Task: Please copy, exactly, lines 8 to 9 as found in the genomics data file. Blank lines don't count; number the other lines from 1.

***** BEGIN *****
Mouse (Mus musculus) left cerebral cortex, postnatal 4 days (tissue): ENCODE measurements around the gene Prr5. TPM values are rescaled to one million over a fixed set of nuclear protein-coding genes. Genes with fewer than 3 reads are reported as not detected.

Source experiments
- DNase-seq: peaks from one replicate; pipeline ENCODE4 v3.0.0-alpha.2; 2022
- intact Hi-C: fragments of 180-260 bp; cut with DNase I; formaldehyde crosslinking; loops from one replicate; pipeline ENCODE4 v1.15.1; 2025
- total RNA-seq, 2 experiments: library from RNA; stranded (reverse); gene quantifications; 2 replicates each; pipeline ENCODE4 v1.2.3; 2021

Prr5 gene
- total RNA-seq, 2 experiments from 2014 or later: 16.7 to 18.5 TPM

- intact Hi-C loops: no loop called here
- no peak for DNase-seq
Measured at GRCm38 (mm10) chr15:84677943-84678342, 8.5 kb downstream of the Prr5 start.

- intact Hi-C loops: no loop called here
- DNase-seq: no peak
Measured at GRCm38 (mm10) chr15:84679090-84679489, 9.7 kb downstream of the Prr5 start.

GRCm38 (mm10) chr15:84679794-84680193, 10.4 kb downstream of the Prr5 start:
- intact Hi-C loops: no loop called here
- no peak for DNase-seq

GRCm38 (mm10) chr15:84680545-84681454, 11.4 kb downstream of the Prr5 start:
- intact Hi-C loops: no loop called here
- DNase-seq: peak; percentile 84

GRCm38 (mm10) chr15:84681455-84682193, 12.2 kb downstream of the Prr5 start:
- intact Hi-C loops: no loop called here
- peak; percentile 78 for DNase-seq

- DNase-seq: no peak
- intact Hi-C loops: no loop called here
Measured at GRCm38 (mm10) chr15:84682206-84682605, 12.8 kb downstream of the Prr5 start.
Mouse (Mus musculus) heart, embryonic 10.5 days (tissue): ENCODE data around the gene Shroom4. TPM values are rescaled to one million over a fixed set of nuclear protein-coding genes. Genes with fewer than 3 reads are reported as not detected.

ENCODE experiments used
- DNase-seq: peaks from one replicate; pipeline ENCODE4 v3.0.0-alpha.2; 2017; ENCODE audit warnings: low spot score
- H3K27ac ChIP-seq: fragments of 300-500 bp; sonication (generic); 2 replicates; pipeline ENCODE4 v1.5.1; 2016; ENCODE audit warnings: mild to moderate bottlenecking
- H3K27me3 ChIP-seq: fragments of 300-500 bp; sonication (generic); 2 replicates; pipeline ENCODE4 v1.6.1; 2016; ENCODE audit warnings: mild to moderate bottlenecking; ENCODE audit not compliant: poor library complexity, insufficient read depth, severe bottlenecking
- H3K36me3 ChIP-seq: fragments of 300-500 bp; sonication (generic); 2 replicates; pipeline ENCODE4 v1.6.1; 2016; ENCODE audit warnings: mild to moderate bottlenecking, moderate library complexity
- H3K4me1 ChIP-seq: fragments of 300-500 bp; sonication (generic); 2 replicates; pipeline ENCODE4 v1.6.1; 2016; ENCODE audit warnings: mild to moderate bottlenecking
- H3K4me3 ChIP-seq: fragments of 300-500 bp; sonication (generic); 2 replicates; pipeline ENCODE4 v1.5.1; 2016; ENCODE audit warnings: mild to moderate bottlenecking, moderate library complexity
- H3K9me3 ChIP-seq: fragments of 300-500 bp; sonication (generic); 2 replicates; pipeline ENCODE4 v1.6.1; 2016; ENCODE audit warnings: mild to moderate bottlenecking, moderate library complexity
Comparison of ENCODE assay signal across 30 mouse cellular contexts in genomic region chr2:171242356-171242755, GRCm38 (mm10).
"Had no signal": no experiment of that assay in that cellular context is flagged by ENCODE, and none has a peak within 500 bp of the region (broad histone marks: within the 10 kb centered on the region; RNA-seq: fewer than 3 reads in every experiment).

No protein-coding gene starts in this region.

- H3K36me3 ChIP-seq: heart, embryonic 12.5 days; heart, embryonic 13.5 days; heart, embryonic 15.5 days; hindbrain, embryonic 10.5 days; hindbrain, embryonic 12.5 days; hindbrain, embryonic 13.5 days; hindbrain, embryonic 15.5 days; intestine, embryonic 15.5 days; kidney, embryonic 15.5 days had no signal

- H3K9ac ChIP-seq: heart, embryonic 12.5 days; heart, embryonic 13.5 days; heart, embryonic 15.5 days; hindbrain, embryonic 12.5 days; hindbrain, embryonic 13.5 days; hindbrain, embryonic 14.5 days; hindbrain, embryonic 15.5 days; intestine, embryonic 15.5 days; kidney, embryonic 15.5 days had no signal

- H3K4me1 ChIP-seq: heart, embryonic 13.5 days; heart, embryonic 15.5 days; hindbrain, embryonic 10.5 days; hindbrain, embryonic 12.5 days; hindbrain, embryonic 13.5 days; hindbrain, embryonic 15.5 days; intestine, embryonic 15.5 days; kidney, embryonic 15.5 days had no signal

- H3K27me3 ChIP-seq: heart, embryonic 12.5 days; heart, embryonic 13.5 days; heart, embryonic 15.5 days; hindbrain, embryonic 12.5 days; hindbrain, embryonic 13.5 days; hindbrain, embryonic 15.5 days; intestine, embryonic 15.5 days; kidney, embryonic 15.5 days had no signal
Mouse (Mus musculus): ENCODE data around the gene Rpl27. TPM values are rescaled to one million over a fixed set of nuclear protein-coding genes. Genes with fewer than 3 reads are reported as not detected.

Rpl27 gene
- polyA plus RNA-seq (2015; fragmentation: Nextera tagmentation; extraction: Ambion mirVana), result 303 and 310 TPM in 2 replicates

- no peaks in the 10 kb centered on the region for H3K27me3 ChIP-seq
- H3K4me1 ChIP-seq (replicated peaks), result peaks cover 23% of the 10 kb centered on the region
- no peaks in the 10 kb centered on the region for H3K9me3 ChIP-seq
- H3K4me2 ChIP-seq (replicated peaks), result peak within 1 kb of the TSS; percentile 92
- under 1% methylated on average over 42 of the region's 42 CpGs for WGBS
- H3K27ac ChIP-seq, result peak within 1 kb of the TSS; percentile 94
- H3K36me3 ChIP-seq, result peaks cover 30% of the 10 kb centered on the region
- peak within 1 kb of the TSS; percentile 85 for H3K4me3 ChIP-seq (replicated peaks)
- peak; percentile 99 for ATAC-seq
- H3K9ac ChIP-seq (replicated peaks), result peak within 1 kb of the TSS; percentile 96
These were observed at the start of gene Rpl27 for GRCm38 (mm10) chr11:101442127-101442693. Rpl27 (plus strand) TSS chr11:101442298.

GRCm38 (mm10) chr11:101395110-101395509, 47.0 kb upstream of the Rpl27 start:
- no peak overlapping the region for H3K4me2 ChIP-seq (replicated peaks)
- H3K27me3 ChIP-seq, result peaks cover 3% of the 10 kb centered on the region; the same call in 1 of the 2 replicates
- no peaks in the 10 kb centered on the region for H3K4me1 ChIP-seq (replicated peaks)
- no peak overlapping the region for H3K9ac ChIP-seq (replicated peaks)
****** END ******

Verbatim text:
- intact Hi-C loops: no loop called here
- no peak for DNase-seq